One of Seattle's most celebrated producers, Lusine (aka Jeff McIlwain) boasts a large discography full of deft, heady IDM, dreamily pacific ambient, and skewed dance tracks with a surprising funkiness to them. While his output on respected labels like Hymen and Ghostly International has been consistently good, his 2004 album Serial Hodgepodge represented a culmination of Lusine's masterly stylistic diversity and a deepening emotional palette; previous releases tended toward clinical—albeit elegant—precision. Now with the new A Certain Distance (out September 8 on Ghostly), he's delivered his most accessible record yet, one whose tracks charmed a large, nonhomogenous crowd at Detroit's Movement fest earlier this year.

Always a master of intricate, vivid sound design, Lusine here shows that he can craft creamy, curvaceous tunes and move a dance floor, as well. Working with both live vocalists (Vilja Larjosto and Caitlin Sherman) and sampled voices, the CalArts-educated McIlwain makes a covert stab for radio play with "Two Dots," a ravishing, electro-pop pastry with a nutritious filling, somewhere between Björk and Bel Canto. Larjosto's diaphanous voice is a cascading wonder throughout. The bulk of A Certain Distance is smooth, sophisticated classiness. Lusine seems to be striving to elevate himself to the tech-(pent)house, and he should succeed.

Newcomer the Algebra of Need (local phenom Lydia Briggs) occupies the opposite end of our electronic-music spectrum: Although she's reputedly recorded about 100 CDs of music, says Bonkers! promoter Ian Scot Price, whose Pleasure Boat Records is releasing the Algebra of Need's CL/Along the Border.Instrumino in time for her September 11 Re-bar gig, Briggs rarely plays out and hasn't received a blip of media attention—till now. She has no internet presence, either.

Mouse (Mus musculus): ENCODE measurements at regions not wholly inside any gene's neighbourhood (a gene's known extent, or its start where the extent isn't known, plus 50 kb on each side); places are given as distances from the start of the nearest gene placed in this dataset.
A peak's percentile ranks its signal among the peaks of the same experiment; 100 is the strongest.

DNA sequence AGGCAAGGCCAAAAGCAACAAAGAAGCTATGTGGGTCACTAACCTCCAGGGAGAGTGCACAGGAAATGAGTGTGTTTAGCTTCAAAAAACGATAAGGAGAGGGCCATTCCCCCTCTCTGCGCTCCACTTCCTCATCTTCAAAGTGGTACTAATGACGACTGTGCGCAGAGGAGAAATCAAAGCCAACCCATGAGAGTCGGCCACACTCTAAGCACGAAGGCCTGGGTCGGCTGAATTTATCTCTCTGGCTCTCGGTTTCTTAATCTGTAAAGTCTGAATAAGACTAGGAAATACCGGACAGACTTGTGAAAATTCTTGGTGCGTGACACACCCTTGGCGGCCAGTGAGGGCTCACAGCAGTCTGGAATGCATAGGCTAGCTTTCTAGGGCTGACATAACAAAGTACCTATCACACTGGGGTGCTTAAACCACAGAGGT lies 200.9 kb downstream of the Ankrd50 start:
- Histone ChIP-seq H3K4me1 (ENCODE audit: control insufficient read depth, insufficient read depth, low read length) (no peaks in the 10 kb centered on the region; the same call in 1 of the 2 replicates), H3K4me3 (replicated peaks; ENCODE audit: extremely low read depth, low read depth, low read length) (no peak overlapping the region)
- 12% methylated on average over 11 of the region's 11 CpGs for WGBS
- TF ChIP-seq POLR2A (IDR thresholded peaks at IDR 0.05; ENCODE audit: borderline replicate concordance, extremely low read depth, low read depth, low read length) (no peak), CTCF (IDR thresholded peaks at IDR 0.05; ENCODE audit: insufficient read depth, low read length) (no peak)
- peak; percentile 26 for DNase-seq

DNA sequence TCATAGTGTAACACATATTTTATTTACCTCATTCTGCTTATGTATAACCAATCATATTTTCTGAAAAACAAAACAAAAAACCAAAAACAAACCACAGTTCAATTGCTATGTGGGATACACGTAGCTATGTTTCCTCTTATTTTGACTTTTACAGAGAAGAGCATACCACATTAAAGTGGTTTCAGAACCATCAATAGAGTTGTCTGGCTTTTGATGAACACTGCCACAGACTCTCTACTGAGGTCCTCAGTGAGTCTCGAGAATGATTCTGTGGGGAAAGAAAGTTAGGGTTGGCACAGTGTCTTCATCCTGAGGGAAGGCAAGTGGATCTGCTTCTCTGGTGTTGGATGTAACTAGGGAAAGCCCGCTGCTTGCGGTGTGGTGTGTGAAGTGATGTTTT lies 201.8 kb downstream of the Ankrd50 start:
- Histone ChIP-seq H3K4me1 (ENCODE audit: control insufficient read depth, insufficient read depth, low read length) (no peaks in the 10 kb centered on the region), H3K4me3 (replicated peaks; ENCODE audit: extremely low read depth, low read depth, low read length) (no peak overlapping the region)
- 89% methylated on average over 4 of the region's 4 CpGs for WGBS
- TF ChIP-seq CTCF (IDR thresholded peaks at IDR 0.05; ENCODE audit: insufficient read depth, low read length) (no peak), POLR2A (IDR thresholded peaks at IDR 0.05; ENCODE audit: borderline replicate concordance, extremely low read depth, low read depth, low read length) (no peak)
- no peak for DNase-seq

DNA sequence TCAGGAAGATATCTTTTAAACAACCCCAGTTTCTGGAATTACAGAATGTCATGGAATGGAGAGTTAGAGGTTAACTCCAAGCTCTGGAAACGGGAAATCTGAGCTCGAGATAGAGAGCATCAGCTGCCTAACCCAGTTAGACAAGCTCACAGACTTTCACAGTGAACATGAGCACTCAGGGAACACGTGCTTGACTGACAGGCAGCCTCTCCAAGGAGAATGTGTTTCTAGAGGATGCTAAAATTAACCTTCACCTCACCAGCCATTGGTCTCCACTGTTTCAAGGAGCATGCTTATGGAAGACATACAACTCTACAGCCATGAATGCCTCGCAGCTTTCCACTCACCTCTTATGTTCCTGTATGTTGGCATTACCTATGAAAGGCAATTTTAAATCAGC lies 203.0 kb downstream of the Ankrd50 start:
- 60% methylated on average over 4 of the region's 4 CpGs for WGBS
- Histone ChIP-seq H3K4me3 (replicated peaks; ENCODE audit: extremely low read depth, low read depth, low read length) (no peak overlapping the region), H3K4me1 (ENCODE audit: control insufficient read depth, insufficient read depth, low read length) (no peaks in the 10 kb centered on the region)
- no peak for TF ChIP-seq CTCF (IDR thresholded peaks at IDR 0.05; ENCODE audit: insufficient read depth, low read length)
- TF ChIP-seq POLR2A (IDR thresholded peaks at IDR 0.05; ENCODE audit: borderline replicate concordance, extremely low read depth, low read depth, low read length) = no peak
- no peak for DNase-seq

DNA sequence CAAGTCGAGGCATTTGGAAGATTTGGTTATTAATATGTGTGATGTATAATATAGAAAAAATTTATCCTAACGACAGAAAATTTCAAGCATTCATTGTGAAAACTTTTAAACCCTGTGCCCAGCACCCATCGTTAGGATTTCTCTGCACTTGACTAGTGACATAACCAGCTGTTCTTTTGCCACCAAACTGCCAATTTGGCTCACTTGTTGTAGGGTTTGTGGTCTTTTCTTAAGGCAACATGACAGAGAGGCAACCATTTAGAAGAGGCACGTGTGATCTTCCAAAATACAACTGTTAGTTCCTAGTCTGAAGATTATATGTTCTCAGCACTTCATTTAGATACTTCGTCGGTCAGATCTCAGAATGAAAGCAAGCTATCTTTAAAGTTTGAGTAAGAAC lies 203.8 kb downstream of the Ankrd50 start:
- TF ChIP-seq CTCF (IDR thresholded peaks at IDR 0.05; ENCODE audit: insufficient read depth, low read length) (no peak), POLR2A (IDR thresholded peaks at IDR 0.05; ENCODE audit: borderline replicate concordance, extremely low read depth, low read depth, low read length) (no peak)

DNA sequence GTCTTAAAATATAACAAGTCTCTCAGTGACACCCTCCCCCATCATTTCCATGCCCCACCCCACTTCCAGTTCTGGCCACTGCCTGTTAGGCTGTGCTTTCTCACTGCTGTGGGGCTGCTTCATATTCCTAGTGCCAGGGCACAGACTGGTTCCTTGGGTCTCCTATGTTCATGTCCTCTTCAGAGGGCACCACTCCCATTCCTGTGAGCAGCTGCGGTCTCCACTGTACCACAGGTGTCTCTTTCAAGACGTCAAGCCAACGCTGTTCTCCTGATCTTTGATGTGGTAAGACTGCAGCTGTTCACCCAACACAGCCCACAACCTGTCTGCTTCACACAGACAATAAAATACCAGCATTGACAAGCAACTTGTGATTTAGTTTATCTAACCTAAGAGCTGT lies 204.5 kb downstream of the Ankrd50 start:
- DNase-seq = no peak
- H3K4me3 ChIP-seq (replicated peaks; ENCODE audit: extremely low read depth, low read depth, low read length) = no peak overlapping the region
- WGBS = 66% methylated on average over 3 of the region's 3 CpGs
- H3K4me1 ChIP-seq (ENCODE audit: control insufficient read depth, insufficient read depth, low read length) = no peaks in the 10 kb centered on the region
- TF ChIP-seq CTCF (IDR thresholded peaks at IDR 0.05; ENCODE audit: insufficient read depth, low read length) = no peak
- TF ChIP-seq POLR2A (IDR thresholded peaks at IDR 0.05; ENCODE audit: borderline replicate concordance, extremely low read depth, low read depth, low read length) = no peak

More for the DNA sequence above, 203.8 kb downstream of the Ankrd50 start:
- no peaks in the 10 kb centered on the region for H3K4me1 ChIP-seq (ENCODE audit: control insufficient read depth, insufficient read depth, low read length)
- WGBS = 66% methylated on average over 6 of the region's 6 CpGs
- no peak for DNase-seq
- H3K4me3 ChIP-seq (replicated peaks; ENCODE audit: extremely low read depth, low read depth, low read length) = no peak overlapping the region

The 29 AON tracks I've heard (culled from three CDs) are staggeringly accomplished. Nobody in this city—or on this planet, for that matter—sounds like the Algebra of Need. Her pieces range from 47 seconds to 20 minutes, and they follow circuitous paths to seldom-trod regions abounding with highly unusual tones and bizarrely charming tunes. Some tracks boast a monomaniacal, hypnotic quality; others move in unpredictable spasms and lurches. But no matter the methodology, they spellbind with the sure grip of genius. It might seem hyperbolic, but I think that the Algebra of Need is a maverick on the level of Aphex Twin and Raymond Scott. Her compositions' melodic complexity and tonal oddity—what Price calls "microtonal fugues"—consistently tickle the lobes with their exquisitely tactile frissons.

After gorging on the buffet of originality that the Algebra of Need displays over these three nameless discs full of titleless tracks, I can't fathom what other treasures dwell in her hard drive, but I'm insanely curious to find out. recommended

The Algebra of Need performs at the second-anniversary bash of Bonkers! Fri Sept 11, Re-bar, 10 pm, $5, 21+. With EVAC, Greg Skidmore, Retic.